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Wednesday, 9 May 1984
Page: 1812

Senator ARCHER(12.20) —The Opposition will put forward an amendment seeking the deletion of the clause, because it is the opinion of the Opposition that there is no such thing as minimal or insignificant fraud. Fraud is a deliberate act. It does not cover, for instance, the sort of example that the Attorney-General (Senator Gareth Evans) gave. The example he gave is a matter of inadvertence, of somebody making a mistake and claims for something that was not in the house at the time it was destroyed. But the actions of somebody who, in the course of taking out a policy, deliberately, wantonly and knowingly makes a 'mistake' that is to his advantage and to the disadvantage of the insurer, should not be permitted at any stage of the game. I do not think there is any way that we can view fraud, true fraud, as minimal or insignificant. I cannot see how the treatment of people who commit fraud can be taken as being harsh or unfair. I am perfectly happy to admit that the example that the Attorney-General gave is not fraud; it should not be called fraud and it should not be treated as fraud.

Senator Gareth Evans —We are talking about a situation in which it is deliberate , not inadvertent.

Senator ARCHER —If it is deliberate, the penalty should be appropriate. But I do not believe any comfort should be given to people who are involved in a misdescription or a failure to disclose generally. I do not see how we can have a condition where fraud on the one hand can be minimal, insignificant and tolerated and, on the other, it can be criminal. If it is fraud, it is fraud. I see no reason why the insurance industry should be the pace-setter for other classes of business in the community. If we allow minimal fraud in the insurance industry, we will by implication allow minimal fraud in every other business operation in the community. I certainly would not wish to see our creating that sort of precedent.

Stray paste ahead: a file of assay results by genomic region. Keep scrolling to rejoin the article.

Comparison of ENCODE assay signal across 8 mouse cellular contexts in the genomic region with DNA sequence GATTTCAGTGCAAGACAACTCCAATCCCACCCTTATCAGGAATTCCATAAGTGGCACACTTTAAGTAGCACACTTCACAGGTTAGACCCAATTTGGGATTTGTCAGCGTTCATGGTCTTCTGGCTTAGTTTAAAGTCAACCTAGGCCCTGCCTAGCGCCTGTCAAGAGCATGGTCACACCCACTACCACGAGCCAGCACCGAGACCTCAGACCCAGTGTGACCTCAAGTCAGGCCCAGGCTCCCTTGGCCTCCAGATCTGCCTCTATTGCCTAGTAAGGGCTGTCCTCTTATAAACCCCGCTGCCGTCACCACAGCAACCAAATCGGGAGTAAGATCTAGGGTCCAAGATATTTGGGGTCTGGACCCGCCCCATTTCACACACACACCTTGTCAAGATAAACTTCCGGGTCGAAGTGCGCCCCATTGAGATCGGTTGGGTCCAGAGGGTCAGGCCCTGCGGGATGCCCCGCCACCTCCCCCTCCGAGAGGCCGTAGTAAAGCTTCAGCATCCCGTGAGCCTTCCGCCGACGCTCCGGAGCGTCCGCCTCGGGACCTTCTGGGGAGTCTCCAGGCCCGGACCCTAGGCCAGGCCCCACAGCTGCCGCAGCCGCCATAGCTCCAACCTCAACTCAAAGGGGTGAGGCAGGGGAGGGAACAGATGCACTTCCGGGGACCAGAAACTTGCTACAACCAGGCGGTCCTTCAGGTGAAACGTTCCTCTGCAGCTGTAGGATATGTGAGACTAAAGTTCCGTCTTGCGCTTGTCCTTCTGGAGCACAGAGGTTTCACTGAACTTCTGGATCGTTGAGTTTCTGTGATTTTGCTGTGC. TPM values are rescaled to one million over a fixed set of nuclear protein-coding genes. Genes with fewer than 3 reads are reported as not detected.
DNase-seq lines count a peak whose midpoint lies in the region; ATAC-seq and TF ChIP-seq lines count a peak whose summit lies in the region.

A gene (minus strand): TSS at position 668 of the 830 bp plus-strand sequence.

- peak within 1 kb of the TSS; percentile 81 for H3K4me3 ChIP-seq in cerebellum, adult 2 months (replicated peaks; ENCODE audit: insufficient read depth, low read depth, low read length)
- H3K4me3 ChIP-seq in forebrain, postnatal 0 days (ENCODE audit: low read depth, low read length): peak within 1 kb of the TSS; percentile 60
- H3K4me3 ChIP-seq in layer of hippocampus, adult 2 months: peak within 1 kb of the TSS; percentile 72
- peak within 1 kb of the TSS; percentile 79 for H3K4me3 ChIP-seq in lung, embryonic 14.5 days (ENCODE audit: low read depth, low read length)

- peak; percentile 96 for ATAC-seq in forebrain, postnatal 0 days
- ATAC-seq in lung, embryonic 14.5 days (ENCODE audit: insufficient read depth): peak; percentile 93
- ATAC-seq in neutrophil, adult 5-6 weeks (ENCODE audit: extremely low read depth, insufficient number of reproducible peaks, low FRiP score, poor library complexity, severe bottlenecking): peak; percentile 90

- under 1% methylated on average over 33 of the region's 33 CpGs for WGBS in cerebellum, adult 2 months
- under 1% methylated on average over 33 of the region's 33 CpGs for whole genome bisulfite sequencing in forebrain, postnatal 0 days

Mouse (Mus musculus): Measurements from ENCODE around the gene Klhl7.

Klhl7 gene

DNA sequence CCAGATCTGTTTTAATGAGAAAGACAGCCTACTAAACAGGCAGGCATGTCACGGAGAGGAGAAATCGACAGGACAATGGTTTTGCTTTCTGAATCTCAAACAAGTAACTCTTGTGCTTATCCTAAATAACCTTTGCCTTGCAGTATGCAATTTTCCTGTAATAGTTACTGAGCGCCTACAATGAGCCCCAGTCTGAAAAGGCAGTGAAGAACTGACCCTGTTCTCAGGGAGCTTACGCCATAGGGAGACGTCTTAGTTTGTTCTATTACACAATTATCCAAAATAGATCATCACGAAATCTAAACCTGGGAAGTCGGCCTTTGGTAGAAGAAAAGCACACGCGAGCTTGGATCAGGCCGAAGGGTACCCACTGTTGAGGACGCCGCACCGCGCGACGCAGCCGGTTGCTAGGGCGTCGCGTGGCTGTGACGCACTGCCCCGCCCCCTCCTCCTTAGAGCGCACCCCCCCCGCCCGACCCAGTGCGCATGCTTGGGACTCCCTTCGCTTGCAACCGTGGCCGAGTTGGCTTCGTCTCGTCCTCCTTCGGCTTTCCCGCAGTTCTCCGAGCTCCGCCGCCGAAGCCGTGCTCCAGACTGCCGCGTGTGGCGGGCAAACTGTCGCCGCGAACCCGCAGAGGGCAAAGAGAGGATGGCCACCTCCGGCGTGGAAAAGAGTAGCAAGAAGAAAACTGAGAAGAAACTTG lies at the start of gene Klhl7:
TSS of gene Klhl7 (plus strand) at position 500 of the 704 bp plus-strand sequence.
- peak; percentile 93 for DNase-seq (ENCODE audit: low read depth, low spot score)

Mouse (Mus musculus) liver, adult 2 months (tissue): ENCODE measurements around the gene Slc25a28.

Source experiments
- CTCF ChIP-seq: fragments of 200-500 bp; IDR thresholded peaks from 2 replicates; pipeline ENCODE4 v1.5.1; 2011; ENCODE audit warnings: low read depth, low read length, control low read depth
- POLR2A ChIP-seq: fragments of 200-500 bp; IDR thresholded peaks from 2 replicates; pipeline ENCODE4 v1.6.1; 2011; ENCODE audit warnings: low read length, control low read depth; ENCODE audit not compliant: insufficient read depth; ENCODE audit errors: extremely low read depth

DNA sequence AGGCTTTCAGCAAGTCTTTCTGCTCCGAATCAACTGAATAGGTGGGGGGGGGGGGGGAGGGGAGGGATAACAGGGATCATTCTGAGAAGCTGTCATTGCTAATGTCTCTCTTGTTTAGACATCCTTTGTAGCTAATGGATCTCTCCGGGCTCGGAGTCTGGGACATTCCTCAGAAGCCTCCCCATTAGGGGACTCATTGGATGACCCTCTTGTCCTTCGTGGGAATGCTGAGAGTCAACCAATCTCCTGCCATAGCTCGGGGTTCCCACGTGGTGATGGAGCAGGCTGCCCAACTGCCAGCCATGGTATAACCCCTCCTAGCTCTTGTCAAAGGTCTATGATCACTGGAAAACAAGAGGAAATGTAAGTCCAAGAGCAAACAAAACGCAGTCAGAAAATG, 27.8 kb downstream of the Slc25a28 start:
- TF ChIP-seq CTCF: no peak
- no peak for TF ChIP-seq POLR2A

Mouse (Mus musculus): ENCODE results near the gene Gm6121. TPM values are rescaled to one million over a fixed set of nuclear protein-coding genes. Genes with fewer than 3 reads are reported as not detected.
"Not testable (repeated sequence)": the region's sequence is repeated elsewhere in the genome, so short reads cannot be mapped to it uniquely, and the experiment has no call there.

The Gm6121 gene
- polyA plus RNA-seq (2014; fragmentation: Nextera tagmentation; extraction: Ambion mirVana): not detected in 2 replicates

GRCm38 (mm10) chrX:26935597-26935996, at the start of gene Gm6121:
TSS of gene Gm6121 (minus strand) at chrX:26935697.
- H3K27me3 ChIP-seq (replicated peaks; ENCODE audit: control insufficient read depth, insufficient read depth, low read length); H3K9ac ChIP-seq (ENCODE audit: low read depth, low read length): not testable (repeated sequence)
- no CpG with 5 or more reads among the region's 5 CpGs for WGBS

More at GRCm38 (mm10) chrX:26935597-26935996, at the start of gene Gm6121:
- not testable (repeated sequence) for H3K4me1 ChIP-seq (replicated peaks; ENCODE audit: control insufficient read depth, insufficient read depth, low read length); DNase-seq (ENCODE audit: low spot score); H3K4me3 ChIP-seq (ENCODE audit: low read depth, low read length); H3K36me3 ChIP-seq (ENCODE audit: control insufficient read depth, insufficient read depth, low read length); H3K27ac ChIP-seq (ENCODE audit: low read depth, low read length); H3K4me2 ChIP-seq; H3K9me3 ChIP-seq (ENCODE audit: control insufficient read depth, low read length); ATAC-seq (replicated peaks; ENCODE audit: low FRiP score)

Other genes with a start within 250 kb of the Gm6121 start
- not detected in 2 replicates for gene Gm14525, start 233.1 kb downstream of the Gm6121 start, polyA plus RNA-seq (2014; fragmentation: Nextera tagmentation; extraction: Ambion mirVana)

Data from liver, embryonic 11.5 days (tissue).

I urge the Attorney-General to reconsider this amendment, accept the Opposition 's amendment and give us an opportunity to see whether there are cases which can be specifically listed. But the Government should not say: 'Let us have open fraud', so that the insurers then have to cover this in a universal premium rating and method of operation. It does not happen anywhere else that I know of. I do not think it should happen in this regard. One of the major matters in regard to insurance is good will. We cannot have good will if we allow one side of an agreement to incur small or minimal fraud. What opportunity does it give the insurer to indulge in a little fraud? In a contract of indemnity, I cannot see how we can have insurance which is applicable only to one side of the argument. I ask the Attorney-General to tell me what the insurers will be able to do to incur their little bit of fraud to equalise the matter.

The CHAIRMAN —Senator Archer, you would not be in order in moving the amendment you have foreshadowed to delete the clause. You can achieve that result by voting against the clause. No amendment of that nature would be in order.